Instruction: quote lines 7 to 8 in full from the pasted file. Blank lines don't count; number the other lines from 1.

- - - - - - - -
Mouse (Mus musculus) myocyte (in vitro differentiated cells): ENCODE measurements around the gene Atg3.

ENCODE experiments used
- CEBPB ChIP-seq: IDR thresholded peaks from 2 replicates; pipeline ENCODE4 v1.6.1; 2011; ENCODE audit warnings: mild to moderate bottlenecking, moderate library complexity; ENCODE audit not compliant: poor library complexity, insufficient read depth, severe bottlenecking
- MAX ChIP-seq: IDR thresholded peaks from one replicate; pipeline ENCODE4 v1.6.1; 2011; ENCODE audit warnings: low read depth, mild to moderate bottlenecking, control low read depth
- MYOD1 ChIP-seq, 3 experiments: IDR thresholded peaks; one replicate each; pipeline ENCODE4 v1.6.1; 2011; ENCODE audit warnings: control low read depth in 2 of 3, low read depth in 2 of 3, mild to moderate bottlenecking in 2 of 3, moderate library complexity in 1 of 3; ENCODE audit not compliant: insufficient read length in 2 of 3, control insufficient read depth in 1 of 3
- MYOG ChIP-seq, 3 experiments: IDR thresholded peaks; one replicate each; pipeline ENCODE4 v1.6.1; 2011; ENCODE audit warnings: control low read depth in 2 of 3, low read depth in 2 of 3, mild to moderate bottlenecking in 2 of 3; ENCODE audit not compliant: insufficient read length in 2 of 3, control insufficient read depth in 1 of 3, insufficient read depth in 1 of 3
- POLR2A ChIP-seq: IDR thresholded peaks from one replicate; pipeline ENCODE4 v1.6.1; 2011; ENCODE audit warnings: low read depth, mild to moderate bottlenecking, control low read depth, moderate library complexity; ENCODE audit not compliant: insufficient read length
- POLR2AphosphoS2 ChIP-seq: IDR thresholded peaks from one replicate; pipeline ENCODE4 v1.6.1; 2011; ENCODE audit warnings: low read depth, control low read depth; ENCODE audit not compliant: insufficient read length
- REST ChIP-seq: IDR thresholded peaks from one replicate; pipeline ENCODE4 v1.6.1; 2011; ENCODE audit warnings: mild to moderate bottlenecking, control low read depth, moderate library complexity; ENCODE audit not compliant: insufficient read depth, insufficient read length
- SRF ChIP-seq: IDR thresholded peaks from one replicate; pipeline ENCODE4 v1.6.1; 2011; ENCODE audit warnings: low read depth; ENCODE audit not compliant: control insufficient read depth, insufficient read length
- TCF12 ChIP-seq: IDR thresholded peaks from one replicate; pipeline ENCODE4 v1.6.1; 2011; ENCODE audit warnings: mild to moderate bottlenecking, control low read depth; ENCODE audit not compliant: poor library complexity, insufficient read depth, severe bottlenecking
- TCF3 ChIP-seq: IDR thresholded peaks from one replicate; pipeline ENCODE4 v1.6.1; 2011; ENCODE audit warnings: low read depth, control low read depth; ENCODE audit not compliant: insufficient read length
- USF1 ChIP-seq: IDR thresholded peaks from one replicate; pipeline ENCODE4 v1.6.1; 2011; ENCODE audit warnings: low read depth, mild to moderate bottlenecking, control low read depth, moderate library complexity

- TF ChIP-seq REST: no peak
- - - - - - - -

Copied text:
- POLR2A ChIP-seq: IDR thresholded peaks from one replicate; pipeline ENCODE4 v1.6.1; 2011; ENCODE audit warnings: low read depth, mild to moderate bottlenecking, control low read depth, moderate library complexity; ENCODE audit not compliant: insufficient read length
- POLR2AphosphoS2 ChIP-seq: IDR thresholded peaks from one replicate; pipeline ENCODE4 v1.6.1; 2011; ENCODE audit warnings: low read depth, control low read depth; ENCODE audit not compliant: insufficient read length